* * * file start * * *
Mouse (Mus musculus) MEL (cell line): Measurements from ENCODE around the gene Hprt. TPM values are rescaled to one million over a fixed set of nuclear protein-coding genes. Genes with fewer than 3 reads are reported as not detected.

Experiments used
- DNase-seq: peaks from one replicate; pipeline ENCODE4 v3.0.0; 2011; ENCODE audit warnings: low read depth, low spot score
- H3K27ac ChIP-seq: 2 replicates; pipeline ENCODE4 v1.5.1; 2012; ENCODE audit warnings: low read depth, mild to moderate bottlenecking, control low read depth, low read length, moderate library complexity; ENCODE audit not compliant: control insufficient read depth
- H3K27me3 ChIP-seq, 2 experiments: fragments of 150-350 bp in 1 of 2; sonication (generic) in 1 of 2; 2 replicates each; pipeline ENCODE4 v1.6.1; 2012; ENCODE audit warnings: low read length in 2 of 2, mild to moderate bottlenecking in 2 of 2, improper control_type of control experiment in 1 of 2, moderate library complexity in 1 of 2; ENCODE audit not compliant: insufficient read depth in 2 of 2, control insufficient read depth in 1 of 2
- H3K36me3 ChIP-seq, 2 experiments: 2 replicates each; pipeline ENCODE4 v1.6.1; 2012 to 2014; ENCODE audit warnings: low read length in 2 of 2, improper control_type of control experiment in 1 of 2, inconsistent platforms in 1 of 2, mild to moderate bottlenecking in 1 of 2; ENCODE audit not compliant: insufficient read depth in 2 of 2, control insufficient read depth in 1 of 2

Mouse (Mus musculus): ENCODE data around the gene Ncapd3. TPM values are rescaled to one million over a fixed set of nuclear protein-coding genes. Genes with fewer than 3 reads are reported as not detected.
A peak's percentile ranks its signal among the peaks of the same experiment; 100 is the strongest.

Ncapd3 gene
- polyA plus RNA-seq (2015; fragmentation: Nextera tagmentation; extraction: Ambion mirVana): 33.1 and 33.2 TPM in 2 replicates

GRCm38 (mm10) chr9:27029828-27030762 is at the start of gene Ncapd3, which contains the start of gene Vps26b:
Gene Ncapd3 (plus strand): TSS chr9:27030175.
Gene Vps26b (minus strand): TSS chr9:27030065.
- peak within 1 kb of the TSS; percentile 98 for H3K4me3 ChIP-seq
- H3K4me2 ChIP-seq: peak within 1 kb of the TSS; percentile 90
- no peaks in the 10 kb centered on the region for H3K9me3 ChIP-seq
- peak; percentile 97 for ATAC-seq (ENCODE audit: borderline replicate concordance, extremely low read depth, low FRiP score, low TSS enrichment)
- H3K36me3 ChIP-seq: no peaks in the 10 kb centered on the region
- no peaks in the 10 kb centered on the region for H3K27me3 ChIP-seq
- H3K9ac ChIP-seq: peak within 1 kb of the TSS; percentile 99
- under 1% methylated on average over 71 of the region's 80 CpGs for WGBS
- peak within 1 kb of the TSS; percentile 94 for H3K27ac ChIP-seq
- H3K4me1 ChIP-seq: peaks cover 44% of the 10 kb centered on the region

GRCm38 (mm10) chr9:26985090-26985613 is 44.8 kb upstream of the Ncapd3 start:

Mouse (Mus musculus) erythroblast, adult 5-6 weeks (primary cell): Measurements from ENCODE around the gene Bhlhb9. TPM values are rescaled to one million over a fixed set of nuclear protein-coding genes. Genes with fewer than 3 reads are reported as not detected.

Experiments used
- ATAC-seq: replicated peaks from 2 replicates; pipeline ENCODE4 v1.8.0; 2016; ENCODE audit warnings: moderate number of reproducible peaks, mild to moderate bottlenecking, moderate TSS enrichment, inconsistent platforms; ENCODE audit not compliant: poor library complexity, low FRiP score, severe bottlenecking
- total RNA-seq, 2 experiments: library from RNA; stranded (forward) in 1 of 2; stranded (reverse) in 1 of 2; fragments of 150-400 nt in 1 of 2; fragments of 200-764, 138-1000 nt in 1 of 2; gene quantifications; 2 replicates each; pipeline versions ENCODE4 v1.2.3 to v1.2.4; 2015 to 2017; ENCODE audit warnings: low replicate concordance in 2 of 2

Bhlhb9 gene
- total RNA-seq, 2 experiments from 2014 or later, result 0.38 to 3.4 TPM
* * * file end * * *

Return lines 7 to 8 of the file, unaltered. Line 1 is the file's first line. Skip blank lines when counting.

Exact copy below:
Mouse (Mus musculus): ENCODE data around the gene Ncapd3. TPM values are rescaled to one million over a fixed set of nuclear protein-coding genes. Genes with fewer than 3 reads are reported as not detected.
A peak's percentile ranks its signal among the peaks of the same experiment; 100 is the strongest.